Driver training highlights sleep disorder risks - Palmers Solicitors

Driver training highlights sleep disorder risks

A leading transport industry body has launched a new training programme to help raise awareness of a sleep disorder and how it can increase the risk of accidents in HGV drivers.

The Freight Transport Association (FTA) is making the 90-minute training module available free to FTA members and non-members to help make more HGV drivers aware of sleep apnoea and the consequences of not seeking treatment.

Jacqui Hillhouse from the FTA said on 27 November: “This training session focuses on sleep apnoea and can be included within Driver CPC training, outlining the symptoms and treatment that HGV drivers should be aware of.”

Obstructive sleep apnoea (OSA) is OSA is a condition that affects breathing while someone is asleep while obstructive sleep apnoea syndrome (OSAS) is a more severe form of OSA that both disrupts breathing patterns during sleep and causes symptoms such as excessive sleepiness in the daytime.

According to road safety charity Brake, professional drivers are known to be at higher risk for sleep apnoea. Research has suggested that up to 41 per cent of UK HGV drivers have a sleep disorder of some form, with 16 per cent suffering from severe sleep apnoea requiring immediate treatment.

It has been estimated that such drivers with a sleep disorder are between six and 15 times more likely to have a road traffic accident than those without the condition and sleep apnoea can also greatly reduce quality of life, lead to other health problems and even reduce life expectancy.

Professor John Stradling, who has spent his career working with sleep apnoea patients and has helped to develop the training module, said: “It is essential that we make drivers aware of the symptoms of sleep apnoea. It is a condition that can be very easily diagnosed and treated, and following this patients are able to lead normal lives.”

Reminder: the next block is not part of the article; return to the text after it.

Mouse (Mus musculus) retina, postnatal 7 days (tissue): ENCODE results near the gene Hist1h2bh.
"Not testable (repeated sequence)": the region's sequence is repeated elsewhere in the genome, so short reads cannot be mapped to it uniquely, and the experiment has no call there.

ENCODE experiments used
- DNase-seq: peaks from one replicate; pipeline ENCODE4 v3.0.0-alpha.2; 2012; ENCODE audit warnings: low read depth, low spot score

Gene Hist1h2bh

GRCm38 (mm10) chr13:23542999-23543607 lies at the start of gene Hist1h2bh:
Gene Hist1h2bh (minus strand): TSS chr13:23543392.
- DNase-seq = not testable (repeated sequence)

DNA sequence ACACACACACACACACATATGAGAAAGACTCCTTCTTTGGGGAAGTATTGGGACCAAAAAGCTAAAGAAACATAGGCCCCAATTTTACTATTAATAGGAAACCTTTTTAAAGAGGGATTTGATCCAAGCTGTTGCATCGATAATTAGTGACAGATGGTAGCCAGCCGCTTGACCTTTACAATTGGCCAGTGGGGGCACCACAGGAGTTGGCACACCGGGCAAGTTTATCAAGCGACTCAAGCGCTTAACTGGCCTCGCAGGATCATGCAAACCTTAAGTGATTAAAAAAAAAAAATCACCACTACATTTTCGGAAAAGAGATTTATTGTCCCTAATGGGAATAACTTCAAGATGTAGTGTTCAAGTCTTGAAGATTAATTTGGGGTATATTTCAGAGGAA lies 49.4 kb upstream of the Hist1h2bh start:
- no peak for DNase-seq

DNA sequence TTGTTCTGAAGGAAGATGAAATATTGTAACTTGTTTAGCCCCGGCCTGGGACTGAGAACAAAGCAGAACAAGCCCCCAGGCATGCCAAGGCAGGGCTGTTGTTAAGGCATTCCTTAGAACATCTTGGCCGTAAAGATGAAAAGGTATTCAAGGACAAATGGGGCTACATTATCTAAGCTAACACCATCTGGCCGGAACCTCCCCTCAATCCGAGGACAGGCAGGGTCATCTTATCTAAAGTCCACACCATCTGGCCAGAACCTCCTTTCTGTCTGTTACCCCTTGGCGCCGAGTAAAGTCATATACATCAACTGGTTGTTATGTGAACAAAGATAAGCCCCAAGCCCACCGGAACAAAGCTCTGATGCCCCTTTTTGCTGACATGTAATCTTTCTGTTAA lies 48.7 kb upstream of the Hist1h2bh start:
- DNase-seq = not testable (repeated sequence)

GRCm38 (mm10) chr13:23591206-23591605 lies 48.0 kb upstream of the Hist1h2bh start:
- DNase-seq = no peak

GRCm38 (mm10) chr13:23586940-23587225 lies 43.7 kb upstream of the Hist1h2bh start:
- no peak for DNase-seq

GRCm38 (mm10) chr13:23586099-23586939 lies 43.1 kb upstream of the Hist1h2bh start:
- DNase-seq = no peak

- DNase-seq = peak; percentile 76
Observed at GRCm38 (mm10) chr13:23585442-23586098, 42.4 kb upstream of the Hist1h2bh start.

Drivers with OSA, but without daytime sleepiness sufficient to impair driving, do not have to notify the Driver and Vehicle Licensing Agency (DVLA). However, if they are diagnosed with OSAS they must tell the DVLA and stop driving until the symptoms have been satisfactorily controlled.

If they fail to do so, they can be fined £1,000, or prosecuted if they cause a crash as a result.

Jeremy Sirrell, a partner at Palmers whose expertise includes representation in health and safety prosecutions, said: “Tiredness is a significant cause of accidents, with the Royal Society for the Prevention of Accidents suggesting that driver fatigue may be a contributory factor in up to 20 per cent of these and up to one quarter of fatal and serious accidents.

“Employers of professional drivers need to pay close attention to hours worked, to ensure that drivers do not exceed permitted hours, which could put their employees and others at risk and expose them to risk of prosecution. For more information on our health and safety compliance and representation services, please contact us.”